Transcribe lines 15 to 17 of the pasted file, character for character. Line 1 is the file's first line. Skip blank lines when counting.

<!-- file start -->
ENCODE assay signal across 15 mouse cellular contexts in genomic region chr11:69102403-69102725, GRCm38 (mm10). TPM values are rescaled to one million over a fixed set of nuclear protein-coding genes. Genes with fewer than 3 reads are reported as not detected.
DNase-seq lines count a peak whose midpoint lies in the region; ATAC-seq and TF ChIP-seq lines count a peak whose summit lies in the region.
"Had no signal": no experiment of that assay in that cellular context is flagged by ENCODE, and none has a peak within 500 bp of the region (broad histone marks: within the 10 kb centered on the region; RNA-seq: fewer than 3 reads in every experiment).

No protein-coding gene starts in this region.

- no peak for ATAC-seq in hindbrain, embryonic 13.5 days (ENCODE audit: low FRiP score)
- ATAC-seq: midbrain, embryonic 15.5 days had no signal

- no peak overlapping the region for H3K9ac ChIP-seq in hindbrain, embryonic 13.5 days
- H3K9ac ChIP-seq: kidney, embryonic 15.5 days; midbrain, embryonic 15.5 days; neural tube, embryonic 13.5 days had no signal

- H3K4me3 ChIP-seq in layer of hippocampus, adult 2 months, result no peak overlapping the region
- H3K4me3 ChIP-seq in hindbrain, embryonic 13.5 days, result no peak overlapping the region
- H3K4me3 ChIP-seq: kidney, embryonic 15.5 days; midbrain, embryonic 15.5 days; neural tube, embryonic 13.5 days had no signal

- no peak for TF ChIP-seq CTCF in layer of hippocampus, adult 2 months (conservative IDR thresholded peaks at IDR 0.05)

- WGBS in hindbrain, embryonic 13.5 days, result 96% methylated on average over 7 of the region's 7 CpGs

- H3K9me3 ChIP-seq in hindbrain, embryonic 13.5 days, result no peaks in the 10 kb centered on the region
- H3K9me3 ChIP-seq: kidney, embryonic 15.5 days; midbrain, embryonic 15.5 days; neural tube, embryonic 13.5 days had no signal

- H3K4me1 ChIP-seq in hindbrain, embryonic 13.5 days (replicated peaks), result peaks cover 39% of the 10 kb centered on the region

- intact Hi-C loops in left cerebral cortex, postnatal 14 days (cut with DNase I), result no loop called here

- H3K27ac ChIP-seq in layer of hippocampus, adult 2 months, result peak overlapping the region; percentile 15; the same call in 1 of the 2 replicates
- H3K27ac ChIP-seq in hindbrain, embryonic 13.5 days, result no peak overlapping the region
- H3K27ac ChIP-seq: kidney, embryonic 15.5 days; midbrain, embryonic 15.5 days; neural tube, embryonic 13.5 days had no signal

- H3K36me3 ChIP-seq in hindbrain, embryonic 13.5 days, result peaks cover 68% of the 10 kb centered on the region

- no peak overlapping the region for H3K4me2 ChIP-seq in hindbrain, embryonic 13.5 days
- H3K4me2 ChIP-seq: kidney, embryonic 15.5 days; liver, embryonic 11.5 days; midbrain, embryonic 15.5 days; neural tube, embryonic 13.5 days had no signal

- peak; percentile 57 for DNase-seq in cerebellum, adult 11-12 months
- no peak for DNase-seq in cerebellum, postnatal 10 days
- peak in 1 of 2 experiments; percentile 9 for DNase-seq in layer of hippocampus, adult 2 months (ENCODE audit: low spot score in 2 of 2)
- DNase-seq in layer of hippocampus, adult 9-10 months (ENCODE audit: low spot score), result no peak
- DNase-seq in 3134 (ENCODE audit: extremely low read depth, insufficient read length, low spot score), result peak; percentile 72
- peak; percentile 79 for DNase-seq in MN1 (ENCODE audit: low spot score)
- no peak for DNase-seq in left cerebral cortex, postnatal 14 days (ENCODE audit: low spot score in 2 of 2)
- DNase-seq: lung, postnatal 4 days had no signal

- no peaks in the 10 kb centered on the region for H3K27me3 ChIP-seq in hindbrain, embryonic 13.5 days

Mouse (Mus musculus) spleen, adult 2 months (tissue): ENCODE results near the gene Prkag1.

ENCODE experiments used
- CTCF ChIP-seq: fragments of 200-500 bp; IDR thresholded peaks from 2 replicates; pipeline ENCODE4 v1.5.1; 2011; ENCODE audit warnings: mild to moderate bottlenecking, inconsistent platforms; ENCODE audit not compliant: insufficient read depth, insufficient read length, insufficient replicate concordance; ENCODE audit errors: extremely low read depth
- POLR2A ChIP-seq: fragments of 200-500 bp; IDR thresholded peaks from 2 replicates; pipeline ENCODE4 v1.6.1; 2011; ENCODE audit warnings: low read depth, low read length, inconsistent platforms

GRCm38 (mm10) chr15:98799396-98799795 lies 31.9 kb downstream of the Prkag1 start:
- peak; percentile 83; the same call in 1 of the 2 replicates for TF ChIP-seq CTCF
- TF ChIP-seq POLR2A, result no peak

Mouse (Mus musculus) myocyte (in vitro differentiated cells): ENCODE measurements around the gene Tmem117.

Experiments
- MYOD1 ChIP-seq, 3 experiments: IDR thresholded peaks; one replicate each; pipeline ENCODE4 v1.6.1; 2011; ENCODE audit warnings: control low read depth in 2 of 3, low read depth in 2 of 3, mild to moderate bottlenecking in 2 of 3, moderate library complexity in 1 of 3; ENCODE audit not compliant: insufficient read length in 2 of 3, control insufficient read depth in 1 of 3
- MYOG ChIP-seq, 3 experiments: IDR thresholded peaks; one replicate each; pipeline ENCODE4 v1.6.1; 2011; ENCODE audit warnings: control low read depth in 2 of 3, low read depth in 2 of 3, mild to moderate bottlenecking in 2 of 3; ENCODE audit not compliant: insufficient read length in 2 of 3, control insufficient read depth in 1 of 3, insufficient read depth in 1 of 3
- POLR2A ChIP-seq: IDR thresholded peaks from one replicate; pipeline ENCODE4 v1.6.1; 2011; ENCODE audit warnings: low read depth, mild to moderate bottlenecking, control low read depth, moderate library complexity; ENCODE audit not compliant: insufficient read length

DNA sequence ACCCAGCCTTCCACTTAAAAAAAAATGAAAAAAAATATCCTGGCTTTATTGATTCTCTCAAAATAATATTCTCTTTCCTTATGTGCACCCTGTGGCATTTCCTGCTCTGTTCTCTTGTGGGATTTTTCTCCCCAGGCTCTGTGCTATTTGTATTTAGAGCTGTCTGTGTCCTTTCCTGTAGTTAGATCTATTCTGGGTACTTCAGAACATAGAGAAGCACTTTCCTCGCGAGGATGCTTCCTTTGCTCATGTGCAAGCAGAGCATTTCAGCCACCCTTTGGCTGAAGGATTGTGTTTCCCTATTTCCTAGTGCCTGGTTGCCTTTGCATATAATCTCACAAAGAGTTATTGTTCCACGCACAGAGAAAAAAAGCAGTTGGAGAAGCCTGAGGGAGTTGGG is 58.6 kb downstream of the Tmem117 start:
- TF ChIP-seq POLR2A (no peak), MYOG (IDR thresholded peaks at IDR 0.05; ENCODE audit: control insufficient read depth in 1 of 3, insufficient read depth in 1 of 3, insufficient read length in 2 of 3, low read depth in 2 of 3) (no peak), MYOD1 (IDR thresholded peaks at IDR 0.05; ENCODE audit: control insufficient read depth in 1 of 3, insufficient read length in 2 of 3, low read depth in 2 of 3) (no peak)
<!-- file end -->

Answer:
- H3K9me3 ChIP-seq: kidney, embryonic 15.5 days; midbrain, embryonic 15.5 days; neural tube, embryonic 13.5 days had no signal

- H3K4me1 ChIP-seq in hindbrain, embryonic 13.5 days (replicated peaks), result peaks cover 39% of the 10 kb centered on the region

- intact Hi-C loops in left cerebral cortex, postnatal 14 days (cut with DNase I), result no loop called here